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Acute Leukemias

A comparative assessment of the curative potential of reduced intensity allografts in acute myeloid leukaemia

Abstract

Allogeneic stem cell transplantation (SCT) provides the best mechanism of preventing relapse in acute myeloid leukaemia (AML). However non-relapse mortality (NRM) negates this benefit in older patients. Reduced intensity conditioning (RIC) permits SCT with reduced NRM, but its contribution to cure is uncertain. In the MRC AML15 Trial, patients in remission without favourable risk disease could receive SCT from a matched sibling or unrelated donor (MUD). If aged >45 years, a RIC was recommended and in patients aged 35–44 years, either RIC or myeloablative conditioning was permitted. The aim was to determine which approach improved survival and within which prespecified cytogenetic groups. RIC transplants significantly reduced relapse (adjusted hazard ratio (HR) 0.66 (0.50–0.85), P=0.002) compared to chemotherapy The 5-year overall survival from a sibling RIC (61%) was superior to a MUD RIC (37%; adjusted HR 1.50 (1.01–2.21), P=0.04) due to lower NRM (34 vs 14%, P=0.002) In adjusted analyses, there was a survival benefit for sibling RIC over chemotherapy (59 vs 49%, HR 0.75 (0.57–0.97), P=0.03), with consistent results in intermediate and adverse-risk patients. In patients aged 35–44 years, best outcomes were seen with a sibling RIC transplant, although a comparison with chemotherapy and myeloablative transplant was not significant in adjusted analyses (P=0.3).

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Acknowledgements

The research costs of the AML15 trial were supported by the UK Medical Research Council. Research Funding for this trial was provided by the Medical Research Council of Great Britain.

Author Contributions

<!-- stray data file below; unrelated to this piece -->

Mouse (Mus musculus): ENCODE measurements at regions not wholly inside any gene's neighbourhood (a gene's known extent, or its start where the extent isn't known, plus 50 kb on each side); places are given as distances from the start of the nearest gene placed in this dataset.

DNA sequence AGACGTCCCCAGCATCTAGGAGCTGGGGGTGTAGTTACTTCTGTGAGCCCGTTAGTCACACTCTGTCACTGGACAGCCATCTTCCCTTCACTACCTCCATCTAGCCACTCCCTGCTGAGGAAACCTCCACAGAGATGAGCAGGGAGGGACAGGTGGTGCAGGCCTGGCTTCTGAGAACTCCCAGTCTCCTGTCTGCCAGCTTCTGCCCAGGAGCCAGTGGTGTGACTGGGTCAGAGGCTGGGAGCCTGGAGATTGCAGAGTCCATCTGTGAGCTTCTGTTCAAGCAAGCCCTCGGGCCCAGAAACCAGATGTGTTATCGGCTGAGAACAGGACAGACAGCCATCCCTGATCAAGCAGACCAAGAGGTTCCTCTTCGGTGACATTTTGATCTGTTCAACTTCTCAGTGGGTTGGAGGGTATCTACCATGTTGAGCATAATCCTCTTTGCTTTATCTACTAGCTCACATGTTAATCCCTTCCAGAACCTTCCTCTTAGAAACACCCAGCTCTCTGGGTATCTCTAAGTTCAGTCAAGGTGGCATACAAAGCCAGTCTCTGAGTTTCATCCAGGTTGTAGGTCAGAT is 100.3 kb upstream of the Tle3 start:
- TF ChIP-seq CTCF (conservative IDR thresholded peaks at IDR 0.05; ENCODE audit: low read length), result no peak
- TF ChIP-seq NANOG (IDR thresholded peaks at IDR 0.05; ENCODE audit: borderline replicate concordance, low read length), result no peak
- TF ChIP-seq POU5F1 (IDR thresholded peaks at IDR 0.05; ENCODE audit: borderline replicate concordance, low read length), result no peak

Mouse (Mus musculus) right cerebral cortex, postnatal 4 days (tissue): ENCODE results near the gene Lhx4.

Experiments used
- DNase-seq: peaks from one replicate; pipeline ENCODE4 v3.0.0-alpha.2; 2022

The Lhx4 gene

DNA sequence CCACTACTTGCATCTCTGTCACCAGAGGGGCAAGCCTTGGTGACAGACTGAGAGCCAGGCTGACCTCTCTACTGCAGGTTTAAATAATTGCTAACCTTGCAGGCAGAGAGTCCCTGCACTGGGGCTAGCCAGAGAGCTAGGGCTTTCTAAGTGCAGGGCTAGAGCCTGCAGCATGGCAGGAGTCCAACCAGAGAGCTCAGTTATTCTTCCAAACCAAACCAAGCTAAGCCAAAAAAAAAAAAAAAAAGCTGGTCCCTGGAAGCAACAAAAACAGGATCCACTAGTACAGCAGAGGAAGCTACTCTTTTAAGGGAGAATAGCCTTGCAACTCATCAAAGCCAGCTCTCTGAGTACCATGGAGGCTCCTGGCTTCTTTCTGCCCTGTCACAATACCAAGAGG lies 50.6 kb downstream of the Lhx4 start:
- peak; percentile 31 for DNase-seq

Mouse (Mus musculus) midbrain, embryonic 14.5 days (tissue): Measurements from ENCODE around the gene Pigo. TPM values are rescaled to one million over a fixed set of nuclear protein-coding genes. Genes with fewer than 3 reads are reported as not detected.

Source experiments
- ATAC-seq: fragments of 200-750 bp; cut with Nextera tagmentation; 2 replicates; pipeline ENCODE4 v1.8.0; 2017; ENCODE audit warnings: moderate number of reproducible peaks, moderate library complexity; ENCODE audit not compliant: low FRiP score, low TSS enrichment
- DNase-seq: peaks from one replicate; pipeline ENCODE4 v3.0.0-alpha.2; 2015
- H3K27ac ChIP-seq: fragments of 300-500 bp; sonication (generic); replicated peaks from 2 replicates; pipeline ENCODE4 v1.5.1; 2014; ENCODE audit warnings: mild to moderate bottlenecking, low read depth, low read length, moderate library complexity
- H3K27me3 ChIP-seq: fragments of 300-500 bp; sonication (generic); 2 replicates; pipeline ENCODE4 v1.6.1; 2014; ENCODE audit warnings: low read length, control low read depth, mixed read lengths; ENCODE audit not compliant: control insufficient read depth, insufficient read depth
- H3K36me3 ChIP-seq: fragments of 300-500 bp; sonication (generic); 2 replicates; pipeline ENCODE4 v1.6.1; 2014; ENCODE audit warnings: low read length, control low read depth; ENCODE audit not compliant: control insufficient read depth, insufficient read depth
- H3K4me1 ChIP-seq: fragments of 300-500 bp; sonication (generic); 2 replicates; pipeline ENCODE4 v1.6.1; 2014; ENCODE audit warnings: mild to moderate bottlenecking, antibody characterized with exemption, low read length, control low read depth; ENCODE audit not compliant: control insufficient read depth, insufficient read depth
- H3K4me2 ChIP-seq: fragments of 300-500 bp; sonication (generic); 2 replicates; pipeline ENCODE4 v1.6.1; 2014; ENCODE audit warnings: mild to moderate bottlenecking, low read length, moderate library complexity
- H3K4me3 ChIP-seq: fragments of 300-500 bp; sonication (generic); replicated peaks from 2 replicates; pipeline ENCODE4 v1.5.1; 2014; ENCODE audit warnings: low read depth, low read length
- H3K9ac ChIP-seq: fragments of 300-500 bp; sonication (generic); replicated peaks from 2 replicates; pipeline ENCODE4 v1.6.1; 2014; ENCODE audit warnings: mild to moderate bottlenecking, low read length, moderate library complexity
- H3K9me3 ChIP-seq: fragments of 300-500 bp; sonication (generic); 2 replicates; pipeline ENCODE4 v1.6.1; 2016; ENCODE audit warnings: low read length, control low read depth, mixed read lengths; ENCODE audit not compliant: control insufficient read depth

AKB, NHR and RKH were responsible for the conception and design of the study. AKB, NHR, LK, AP, CC, REC and JAY provided the study materials or patients. AKB, NHR, RKH, LK, AP, CC, REC and JAY were responsible for the collection and assembly of the data. AKB, NHR, RKH, AH were responsible for data analysis and interpretation. All the authors contributed to the writing and final approval of the manuscript.

UK NCRI Adult AML Working Party

The following centres performed transplants analysed in this study: Aberdeen Royal Infirmary; Addenbrooke's Hospital; Auckland City Hospital; Beatson West of Scotland Cancer Centre; Belfast City Hospital; Birmingham Heartlands Hospital; Bristol BMT Unit; Christchurch Hospital; Christie Hospital; Derriford Hospital; Glasgow Royal Infirmary; Guy's Hospital; Hammersmith Hospital; John Radcliffe Hospital; King's College Hospital; Leeds General Infirmary; Leicester Royal Infirmary; Manchester Royal Infirmary; Nottingham City Hospital; Queen Elizabeth Hospital Birmingham; Rigshospitalet; Royal Free Hospital; Royal Hallamshire Hospital Sheffield; Royal Liverpool University Hospital; Royal Marsden Hospital; Royal Victoria Infirmary; Southampton General Hospital; St Bartholomew's Hospital; St George's Hospital; St James University Hospital; University College Hospital; University Hospital of Wales; Wellington Hospital; Western General Hospital.

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Correspondence to N H Russell.

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Russell, N., Kjeldsen, L., Craddock, C. et al. A comparative assessment of the curative potential of reduced intensity allografts in acute myeloid leukaemia. Leukemia 29, 1478–1484 (2015). https://doi.org/10.1038/leu.2014.319

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